Sunday, 4 March 2012

Daily Cycling Facts 04.03.12

Paris-Nice began on this date in 1959 and 1990. The earlier year was a remarkable one in that it was the longest edition ever, at 1,955km - the reason for this being that it was run from Paris to Nice and then on to Rome. It was organised as a sort of three-in-one race with three General Classifications, the first from Paris to Nice, the second from Nice to Rome and the third covering the entire parcours. It seems that organisers thought this a splendid idea and had every intention of continuing to run it this way, but the riders were not at all impressed and declared the distance excessive in a six day race. The following year, the race stopped at Nice once more. The winner was Jean Graczyck.

Despite the name, Paris-Nice has started in Paris just four times since 1963 - in 1986, 1987 and 1989 and then again in 1990 before moving to Fontenay-sous-Bois. Paris-Nice's classification leadership jerseys have been altered numerous times during the history of the race, and in 1990 the King of the Mountains jersey - which had been blue since 1985 - changed to yellow and blue, the corporate colours of new sponsor Agrigel. It had been yellow and blue for one year in 1984 when it had been sponsored by Le Crédit Lyonnais.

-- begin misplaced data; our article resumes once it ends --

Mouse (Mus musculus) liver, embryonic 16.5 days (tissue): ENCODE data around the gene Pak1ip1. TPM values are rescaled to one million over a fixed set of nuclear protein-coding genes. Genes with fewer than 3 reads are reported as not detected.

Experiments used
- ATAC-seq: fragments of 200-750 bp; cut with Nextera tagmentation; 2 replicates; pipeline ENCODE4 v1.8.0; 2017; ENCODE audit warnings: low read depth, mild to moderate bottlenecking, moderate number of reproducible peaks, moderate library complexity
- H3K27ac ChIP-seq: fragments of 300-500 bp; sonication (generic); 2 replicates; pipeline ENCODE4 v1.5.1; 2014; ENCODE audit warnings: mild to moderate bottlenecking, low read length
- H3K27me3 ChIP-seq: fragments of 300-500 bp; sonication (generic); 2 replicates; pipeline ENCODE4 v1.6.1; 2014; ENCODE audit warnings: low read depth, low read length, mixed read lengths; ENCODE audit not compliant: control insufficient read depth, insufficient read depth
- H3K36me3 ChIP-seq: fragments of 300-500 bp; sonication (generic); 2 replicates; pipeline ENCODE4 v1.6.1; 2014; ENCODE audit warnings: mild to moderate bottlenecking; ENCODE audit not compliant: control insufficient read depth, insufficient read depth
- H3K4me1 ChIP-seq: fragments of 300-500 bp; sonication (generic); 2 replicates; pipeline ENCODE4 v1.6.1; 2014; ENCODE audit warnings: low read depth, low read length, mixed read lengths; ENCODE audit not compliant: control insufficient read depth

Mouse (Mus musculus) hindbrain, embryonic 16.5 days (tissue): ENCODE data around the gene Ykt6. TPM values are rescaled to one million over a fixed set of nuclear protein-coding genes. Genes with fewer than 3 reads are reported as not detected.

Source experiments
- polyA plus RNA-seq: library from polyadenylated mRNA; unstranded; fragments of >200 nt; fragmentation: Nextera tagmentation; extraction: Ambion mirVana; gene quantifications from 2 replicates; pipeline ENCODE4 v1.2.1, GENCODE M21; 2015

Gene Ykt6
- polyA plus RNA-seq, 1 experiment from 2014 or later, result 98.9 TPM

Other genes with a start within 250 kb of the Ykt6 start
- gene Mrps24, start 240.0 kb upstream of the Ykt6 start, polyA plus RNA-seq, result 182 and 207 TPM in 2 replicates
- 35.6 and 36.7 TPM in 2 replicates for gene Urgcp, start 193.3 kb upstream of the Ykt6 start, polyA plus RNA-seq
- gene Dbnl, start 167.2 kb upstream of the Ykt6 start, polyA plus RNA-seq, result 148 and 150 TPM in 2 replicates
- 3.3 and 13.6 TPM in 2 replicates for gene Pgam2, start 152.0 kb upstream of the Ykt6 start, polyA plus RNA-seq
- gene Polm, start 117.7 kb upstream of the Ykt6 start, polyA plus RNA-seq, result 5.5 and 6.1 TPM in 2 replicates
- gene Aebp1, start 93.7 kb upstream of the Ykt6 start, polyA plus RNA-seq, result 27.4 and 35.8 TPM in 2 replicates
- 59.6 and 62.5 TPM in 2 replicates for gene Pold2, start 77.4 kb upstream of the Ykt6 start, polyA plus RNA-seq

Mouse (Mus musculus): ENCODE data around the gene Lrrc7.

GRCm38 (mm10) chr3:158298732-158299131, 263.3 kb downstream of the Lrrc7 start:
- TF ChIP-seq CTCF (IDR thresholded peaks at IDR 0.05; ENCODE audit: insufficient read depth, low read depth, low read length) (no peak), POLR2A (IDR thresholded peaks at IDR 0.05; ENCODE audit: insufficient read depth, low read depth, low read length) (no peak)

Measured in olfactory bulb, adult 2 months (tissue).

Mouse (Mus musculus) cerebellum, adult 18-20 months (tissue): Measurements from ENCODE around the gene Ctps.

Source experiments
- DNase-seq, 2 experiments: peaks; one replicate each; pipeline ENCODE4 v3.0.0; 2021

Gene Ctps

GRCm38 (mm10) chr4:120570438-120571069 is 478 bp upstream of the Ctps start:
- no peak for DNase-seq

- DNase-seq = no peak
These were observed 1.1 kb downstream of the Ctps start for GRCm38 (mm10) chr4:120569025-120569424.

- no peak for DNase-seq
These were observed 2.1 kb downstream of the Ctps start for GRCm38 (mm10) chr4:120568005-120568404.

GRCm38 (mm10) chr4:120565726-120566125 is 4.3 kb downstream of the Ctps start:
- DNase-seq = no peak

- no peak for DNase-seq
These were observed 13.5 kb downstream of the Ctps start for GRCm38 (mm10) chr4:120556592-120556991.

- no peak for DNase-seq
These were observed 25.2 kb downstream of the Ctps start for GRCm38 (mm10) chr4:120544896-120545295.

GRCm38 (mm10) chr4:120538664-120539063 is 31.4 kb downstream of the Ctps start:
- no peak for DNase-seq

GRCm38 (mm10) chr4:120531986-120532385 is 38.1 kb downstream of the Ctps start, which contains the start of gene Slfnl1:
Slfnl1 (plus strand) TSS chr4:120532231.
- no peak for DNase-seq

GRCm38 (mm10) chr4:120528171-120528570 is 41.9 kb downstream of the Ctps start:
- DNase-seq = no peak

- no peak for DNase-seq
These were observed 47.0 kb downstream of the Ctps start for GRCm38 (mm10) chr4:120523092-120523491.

Helen Wyman
Helen Wyman, born in St. Albans, Hertforshire on this day in 1981, is one of Great Britain's most successful cyclo cross riders. Having won a series of races both at home and abroad early on in her career, she won the National Championship title in 2006, then won it again in 2007, 2008, 2009, 2010, 2011 and 2012. Along the way, she has either won or achieved a podium finish at almost of all the most prestigious races in Europe and the USA, including first place at the 2010 GVA Trophy Koppenberg - her first win in Belgium, cyclo cross' spiritual home, for six years despite a puncture. Now riding for the Kona/FSA Factory team, Wyman is one of the most popular riders with the fans and can frequently be found chatting with them and answering their questions on Twitter.

Tinker Juarez